Policy based LSP mapping with Junos OS

LSPs can be configured with a whole variety of characteristics. You can police traffic that is send onto an LSP, steer the LSP through certain location in the network and much more. When you create several LSPs towards the same destination router, prefixes using that router as a next-hop are randomly divided across those LSPs. What I recently found out is that you can map traffic onto a specific LSP using policies. Exercising control in this way offers some interesting possibilities. Steering or policing entire services by sending them onto a specific LSP is just one of the possibilities.

Let’s walk through a configuration example where we’ll use the BGP community ‘peer’ for policy based LSP mapping. Let’s look at the scenario before any policy is created:



The pe1 router has three LSPs towards the pe router. All routes that originated from the peer router have a community attached to it. Let’s look at those routes on the pe1 router;

play@pe1> show route community-name peer

inet.0: 426 destinations, 426 routes (426 active, 0 holddown, 0 hidden)
+ = Active Route, - = Last Active, * = Both

96.172.128.0/19    *[BGP/170] 01:16:47, localpref 150, from 172.16.0.2
                      AS path: 900 12883 12883 12883 49125 I, validation-state: unverified
                      to 10.1.0.1 via xe-0/2/0.1508, label-switched-path pe1-to-pe-lsp1
                      to 10.1.0.1 via xe-0/2/0.1508, label-switched-path pe1-to-pe-lsp2
                    > to 10.1.0.1 via xe-0/2/0.1508, label-switched-path pe1-to-pe-peer
96.172.192.0/19    *[BGP/170] 01:16:47, localpref 150, from 172.16.0.2
                      AS path: 900 28917 6789 48330 I, validation-state: unverified
                      to 10.1.0.1 via xe-0/2/0.1508, label-switched-path pe1-to-pe-lsp1
                    > to 10.1.0.1 via xe-0/2/0.1508, label-switched-path pe1-to-pe-lsp2
                      to 10.1.0.1 via xe-0/2/0.1508, label-switched-path pe1-to-pe-peer
96.172.192.0/24    *[BGP/170] 01:16:47, localpref 150, from 172.16.0.2
                      AS path: 900 28917 6789 48330 I, validation-state: unverified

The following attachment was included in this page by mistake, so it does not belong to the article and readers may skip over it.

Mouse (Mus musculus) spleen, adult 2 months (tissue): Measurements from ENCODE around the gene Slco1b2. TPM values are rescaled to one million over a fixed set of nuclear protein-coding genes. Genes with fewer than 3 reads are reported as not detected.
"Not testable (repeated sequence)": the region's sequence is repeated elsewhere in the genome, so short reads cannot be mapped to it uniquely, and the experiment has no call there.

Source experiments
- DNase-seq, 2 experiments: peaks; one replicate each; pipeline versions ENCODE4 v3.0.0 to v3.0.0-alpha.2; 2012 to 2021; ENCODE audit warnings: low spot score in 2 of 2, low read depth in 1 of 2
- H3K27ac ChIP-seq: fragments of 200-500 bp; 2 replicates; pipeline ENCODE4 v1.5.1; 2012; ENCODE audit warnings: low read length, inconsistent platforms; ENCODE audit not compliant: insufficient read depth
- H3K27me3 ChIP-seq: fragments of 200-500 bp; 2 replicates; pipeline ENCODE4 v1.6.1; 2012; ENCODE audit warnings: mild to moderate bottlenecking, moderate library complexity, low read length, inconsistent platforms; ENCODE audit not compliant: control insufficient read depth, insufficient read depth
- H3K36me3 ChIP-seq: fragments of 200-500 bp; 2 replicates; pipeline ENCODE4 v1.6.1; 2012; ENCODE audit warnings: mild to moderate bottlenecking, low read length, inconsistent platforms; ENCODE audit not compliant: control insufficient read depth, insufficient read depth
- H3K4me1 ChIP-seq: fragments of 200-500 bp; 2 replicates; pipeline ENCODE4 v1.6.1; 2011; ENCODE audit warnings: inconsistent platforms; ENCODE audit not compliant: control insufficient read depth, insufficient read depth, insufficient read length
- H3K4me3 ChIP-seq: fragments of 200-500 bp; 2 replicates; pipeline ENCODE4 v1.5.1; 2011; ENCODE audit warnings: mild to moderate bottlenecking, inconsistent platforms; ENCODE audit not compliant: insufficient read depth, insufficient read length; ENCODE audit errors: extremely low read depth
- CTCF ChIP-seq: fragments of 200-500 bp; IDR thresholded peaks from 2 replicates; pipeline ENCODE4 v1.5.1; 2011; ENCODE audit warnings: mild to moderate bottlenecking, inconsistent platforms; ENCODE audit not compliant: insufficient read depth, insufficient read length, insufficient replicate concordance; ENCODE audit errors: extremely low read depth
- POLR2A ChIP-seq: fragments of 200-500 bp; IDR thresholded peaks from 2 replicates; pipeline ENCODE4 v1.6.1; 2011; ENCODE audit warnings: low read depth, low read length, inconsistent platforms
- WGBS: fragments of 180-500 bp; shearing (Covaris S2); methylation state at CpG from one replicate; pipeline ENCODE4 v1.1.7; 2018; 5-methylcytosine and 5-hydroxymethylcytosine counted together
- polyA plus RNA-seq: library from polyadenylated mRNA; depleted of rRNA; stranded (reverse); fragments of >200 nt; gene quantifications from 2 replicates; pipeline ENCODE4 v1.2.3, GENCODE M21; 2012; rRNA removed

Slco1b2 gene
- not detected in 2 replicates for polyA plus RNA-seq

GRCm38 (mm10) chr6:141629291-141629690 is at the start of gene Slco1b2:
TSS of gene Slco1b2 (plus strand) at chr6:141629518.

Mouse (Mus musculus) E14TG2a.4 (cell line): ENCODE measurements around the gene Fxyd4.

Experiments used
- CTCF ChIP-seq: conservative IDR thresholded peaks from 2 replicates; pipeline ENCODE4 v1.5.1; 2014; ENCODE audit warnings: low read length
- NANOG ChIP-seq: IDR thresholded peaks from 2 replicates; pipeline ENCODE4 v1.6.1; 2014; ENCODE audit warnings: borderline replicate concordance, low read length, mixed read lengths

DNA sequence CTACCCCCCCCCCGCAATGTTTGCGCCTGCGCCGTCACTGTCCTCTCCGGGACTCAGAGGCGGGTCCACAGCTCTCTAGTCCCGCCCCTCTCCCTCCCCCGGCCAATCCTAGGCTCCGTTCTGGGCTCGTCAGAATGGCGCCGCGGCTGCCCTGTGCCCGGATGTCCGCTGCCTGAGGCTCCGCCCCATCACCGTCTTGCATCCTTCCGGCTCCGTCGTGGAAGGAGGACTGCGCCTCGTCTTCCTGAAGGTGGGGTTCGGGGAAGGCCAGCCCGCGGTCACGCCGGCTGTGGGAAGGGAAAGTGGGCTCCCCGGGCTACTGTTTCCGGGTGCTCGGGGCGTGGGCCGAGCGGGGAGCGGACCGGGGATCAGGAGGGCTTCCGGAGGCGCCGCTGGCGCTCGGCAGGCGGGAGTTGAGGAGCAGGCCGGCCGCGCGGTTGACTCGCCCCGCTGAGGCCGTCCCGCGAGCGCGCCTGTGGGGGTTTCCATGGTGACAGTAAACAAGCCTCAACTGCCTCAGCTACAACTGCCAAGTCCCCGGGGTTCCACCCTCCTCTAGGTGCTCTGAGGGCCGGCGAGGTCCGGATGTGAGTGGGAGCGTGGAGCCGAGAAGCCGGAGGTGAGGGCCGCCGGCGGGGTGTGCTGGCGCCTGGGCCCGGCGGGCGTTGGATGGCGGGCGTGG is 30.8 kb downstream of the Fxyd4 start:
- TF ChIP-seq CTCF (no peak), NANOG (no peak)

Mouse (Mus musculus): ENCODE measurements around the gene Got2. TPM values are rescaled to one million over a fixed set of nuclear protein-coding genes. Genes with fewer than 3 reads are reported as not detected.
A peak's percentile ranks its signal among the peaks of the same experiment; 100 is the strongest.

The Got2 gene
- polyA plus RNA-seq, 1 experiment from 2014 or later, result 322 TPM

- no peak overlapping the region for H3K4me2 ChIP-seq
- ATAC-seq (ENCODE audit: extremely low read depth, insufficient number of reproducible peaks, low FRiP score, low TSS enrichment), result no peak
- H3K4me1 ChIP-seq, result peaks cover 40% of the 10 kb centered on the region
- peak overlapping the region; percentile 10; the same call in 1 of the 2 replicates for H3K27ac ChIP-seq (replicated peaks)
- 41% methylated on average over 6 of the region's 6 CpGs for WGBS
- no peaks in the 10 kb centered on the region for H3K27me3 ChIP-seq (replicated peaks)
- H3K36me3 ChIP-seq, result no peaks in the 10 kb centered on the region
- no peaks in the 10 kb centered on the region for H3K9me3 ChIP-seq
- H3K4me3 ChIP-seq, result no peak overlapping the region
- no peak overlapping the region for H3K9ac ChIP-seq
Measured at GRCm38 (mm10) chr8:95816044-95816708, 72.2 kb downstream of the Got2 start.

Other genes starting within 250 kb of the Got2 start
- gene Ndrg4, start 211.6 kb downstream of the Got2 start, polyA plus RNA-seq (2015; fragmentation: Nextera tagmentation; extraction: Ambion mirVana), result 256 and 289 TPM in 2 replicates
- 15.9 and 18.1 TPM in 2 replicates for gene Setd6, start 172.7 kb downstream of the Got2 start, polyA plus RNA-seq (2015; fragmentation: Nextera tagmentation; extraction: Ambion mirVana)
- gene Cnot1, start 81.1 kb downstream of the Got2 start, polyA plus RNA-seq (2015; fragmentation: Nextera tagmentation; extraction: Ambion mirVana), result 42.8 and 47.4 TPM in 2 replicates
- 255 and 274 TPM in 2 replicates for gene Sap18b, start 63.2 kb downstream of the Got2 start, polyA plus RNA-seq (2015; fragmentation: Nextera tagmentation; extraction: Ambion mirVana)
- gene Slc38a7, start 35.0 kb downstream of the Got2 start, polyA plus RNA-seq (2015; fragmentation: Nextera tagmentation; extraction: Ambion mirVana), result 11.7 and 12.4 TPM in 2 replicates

> to 10.1.0.1 via xe-0/2/0.1508, label-switched-path pe1-to-pe-lsp1
                      to 10.1.0.1 via xe-0/2/0.1508, label-switched-path pe1-to-pe-lsp2
                      to 10.1.0.1 via xe-0/2/0.1508, label-switched-path pe1-to-pe-peer

By dividing the prefixes across the available tunnels, the router is displaying the default behavior. To force traffic onto a specific LSP, we can use the action ‘install-nexthop’ in a policy. In our case, we want to match the ‘peer’ community and we want to use the ‘pe1-to-pe-peer’ LSP:

play@pe1> show configuration policy-options
policy-statement map-onto-lsp {
	term peer {
		from community peer;
		then {
			install-nexthop lsp pe1-to-pe-peer;
		}
	}
}

We now need to apply this policy to the forwarding table:

play@pe1> show configuration routing-options
forwarding-table {
    export map-onto-lsp;
}

After applying this configuration, the pe1 router will start to use only use 1 LSP for prefixes that have the peer community added to it:



To verify our configuration, we can issue the same command as before:

play@pe1> show route community-name peer

inet.0: 426 destinations, 426 routes (426 active, 0 holddown, 0 hidden)
+ = Active Route, - = Last Active, * = Both

96.172.128.0/19    *[BGP/170] 01:15:49, localpref 150, from 172.16.0.2
                      AS path: 900 12883 12883 12883 49125 I, validation-state: unverified
                      to 10.1.0.1 via xe-0/2/0.1508, label-switched-path pe1-to-pe-peer
96.172.192.0/19    *[BGP/170] 01:15:49, localpref 150, from 172.16.0.2
                      AS path: 900 28917 6789 48330 I, validation-state: unverified
                      to 10.1.0.1 via xe-0/2/0.1508, label-switched-path pe1-to-pe-peer
96.172.192.0/24    *[BGP/170] 01:15:49, localpref 150, from 172.16.0.2
                      AS path: 900 28917 6789 48330 I, validation-state: unverified
                      to 10.1.0.1 via xe-0/2/0.1508, label-switched-path pe1-to-pe-peer

In this example, I used a policy to match routes based on their community. This is just one of the possibilities. Policy based LSP mapping can also be done by using a policy to match other criteria. Some of these are Route Target Community (L3VPN/VPLS), subnet, CoS values and more. It offers plenty of possibilities to put you in control of traffic and it’s a fun thing to play with.

2-10-2015